He was equally zealous in behalf of the aborigines, who have always been shamefully treated by the first settlers and their successors, down to our own times. Several of our public institutions, for which this city is so pre-eminently distinguished, were much indebted to Benezet, while in their infant state. The poor were often relieved by the charitable feelings which he excited in their behalf.
“ He ardently inculcated his belief, in the great responsibility attached to the possession of wealth, and from those who were blest with ability to do good, to the poor and friendless, he implored the most liberal dispensation of money for their relief. His appeals on this account were often availing. He frequently obtained large donations for charitable purposes from those, who were greatly indebted to his efforts for the enjoyment of the “ luxury of doing good.” So judicious was be in the distribution of pecuniary assistance, that without any suggestion by him, his friend the late John Reynel of Philadelphia, made him his almoner, and in that capacity Benezet had the satisfaction for many years to dis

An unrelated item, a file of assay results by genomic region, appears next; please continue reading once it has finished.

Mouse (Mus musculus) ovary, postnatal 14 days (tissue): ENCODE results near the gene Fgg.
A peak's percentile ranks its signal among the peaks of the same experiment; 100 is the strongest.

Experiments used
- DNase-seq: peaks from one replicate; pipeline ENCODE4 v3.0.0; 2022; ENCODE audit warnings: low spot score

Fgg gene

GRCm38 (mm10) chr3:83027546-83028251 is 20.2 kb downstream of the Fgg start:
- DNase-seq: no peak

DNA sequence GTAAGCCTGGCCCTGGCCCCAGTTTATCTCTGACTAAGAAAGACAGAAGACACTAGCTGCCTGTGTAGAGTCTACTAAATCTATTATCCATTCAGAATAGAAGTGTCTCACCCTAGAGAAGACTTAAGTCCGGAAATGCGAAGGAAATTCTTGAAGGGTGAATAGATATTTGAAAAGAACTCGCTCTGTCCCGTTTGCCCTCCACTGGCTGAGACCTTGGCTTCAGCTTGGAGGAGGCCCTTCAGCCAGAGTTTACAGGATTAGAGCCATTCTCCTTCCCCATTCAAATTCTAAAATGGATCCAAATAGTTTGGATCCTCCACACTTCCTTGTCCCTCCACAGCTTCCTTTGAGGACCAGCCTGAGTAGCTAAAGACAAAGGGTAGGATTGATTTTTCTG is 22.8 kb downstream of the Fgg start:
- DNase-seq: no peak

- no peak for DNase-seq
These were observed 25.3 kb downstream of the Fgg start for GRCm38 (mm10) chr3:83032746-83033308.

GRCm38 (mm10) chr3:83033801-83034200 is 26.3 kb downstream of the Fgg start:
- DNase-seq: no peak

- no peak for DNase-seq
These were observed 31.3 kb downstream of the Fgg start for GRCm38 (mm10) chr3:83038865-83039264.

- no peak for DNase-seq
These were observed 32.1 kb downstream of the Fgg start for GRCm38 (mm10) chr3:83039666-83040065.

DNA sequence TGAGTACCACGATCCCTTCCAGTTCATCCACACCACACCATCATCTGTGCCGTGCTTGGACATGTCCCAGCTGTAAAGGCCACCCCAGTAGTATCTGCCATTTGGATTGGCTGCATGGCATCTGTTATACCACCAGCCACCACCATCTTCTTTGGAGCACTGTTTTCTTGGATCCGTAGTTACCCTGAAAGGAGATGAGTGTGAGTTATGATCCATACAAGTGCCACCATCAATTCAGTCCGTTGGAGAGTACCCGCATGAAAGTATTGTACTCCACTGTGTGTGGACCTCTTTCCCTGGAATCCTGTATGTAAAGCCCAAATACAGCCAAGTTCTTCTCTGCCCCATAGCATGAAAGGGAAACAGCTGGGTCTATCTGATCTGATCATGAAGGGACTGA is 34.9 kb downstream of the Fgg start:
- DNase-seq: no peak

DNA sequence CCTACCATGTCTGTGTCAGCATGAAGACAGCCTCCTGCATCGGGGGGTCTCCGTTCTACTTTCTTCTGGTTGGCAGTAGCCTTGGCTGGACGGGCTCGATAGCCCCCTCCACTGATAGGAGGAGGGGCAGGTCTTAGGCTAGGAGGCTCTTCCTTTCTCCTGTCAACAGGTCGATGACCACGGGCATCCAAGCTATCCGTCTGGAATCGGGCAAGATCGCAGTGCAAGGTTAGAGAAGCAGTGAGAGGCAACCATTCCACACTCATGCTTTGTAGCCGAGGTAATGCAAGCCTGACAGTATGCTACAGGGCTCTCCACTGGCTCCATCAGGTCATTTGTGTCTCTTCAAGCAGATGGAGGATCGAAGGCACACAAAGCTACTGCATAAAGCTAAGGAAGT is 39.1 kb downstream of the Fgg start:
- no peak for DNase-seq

pose of a large part of the income of that benevolent man, thus nobly devoted to the comfort of his afflicted fellow creatures. When he observed a covetous disposition, in those who were abounding in riches, he was more serere in the expression of disapprobation, than respecting almost any other error, in the circle of human frailty. He considered a penurious mind as scarcely rational, and aware of his liability to censure with severity those who indulged that degrading propensity, he often checked himself when about to give loose to his feelings in relation to it, having been frequently heard to say, that “the highest act of charity in the world was to bear with such unreasonableness of mankind.”